Select Committee on Education and Skills Minutes of Evidence

Examination of Witnesses (Questions 880-899)


22 MARCH 2006

  Q880  Mr Wilson: We have had a lot of reports in the last year or so: Baroness Warnock, the Conservative Party's Commission, Scottish changes have all identified a number of faults in the system. Taking that into account, why have you ruled out a major review?

  Lord Adonis: We have not seen any evidence that would lead us to a fundamental change. The sorts of fundamental changes that are talked about are replacing statements or replacing local authorities. There are some people who would like to have the whole of the statementing and assessment process done nationally. It has never, in my experience, been made completely clear what it is that people who do not like local authorities do want, whether it is a regional structure, a national structure, how it is actually going to work, but we do monitor very closely the representations that are made. I have read all the evidence given to your Committee, and my senior officials have been in Scotland recently looking in detail at what has been happening there. I would not want you to think that we are in any way complacent about the wider debate about change, we take it immensely seriously, but I think we, like you, would need to be convinced that fundamental structural reforms are what is needed to deliver the qualitative improvements in outcomes for people with special educational needs that we all seek.

  Q881  Mr Wilson: If you do not believe that a major review is required, why are you holding these private ministerial seminars on SEN and why is the Treasury undertaking a root and branch review of funding for children who have more complex needs?

  Lord Adonis: That may sound like a slightly loaded question. I hold private Ministerial seminars the whole time. It is what you would expect me to do as a Minister. They just happen to be meetings. I meet with SEN regional advisers; I meet with the Special Educational Consortium. It is my duty as a minister to meet with all of the stakeholders in the system.

  Q882  Mr Wilson: There must be something wrong if you are holding seminars?

  Lord Adonis: Frankly, I see it as my duty constantly to meet people in the sector, to hear their representations and to discuss with them the state of provision.

  Mr Wilson: Do you have seminars about things that are doing particularly well?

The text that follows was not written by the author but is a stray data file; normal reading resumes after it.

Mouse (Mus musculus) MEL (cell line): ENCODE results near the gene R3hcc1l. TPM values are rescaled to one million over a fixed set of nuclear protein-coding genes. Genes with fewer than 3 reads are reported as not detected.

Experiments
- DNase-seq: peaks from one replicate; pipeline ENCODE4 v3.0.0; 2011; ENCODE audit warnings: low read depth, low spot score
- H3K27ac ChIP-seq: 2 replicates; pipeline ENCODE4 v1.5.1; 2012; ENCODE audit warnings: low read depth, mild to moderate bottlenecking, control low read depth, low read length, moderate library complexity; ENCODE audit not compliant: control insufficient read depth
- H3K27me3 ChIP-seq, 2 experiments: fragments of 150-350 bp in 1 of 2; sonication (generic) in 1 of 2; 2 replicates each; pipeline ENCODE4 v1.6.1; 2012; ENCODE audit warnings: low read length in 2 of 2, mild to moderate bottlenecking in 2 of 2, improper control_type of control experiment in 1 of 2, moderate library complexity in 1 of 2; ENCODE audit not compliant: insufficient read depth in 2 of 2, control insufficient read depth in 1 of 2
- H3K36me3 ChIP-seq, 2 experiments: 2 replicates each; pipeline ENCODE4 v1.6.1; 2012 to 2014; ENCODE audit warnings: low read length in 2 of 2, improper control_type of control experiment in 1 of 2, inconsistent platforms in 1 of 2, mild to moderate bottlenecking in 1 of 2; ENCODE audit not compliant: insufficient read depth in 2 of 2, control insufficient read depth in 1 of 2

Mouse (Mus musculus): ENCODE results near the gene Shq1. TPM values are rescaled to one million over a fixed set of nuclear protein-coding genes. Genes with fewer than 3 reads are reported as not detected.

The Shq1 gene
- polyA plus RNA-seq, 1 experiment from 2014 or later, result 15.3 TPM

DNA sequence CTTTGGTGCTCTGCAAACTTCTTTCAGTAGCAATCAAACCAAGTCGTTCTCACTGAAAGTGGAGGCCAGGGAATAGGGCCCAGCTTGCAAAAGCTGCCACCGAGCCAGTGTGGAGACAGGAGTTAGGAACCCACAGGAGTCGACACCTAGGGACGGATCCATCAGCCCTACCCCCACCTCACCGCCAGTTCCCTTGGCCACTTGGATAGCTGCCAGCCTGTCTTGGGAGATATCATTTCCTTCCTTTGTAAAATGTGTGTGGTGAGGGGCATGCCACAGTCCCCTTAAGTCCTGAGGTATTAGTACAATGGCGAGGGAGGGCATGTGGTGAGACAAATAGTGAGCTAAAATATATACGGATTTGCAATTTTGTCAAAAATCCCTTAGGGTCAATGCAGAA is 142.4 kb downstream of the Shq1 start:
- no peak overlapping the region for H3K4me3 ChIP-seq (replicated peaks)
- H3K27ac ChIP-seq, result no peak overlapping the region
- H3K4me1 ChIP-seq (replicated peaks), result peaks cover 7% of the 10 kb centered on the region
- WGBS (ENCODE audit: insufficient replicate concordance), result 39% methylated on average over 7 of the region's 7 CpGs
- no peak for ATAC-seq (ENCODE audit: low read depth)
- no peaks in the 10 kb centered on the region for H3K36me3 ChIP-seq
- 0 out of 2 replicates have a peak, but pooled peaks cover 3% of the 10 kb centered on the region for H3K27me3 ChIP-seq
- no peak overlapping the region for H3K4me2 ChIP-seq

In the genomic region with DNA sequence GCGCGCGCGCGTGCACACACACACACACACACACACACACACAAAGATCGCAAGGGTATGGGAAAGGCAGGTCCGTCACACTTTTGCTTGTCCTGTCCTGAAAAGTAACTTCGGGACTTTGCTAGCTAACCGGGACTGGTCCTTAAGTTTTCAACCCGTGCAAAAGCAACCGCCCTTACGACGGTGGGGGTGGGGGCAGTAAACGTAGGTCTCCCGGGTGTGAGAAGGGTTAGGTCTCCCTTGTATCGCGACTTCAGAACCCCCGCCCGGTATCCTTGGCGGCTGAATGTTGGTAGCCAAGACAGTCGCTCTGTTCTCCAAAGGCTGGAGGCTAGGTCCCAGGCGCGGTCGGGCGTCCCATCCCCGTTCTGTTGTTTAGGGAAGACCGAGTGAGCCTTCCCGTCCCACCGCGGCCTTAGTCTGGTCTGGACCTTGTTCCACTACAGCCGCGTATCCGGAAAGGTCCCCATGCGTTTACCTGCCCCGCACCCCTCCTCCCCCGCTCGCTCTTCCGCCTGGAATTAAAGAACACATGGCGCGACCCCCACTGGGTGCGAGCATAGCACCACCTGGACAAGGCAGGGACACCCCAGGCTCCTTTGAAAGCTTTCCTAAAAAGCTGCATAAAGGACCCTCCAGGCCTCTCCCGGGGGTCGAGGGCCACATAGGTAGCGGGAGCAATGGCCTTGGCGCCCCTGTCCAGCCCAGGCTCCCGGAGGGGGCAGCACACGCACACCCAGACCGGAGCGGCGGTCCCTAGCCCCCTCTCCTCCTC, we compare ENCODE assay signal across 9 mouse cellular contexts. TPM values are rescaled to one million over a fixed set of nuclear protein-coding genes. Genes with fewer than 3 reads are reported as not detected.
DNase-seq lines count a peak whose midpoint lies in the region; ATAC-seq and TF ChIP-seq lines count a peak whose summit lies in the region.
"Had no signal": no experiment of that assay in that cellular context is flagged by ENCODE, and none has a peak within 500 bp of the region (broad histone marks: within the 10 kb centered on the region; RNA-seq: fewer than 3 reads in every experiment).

Q883  Chairman: Let the Minister finish.

  Lord Adonis: I am very happy to answer that. I often have seminars on things that are working well because, in my experience of government, one of the best things government can do is to look at things that are working well and seek to spread them more widely across the system; so I pay just as much attention to success as to failure.

  Q884  Mr Wilson: So it is not part of a broader rethink?

  Lord Adonis: No.

  Q885  Mr Marsden: Minister, in your opening statement you picked out as particular key issues in this area further education in specifics and what you call "transition periods" in particular. The Adult Learning Inspectorate, you will be aware, has produced a report which has been sharply critical of the provision for learners in FE. You mentioned again that initiatives would be coming forward in the FE White Paper and those will be very welcome. Can I ask you about a particular area, and that is the issue of autism spectrum. The Committee had sight on Monday of an excellent DVD about the work of a National Autistic Society school, the Robert Ogden School in South Yorkshire. One of the things that struck me about that (and, indeed, I have had it anecdotally in my own advice surgeries) is the particular challenge facing boys with autism, and particularly Asperger's syndrome, at both ends of the spectrum: those who have severe learning difficulties but also those who are quite gifted. I wonder if you could expand on how, in particular, your strategy or anything that may or may not be said in the White Paper will address those particular issues?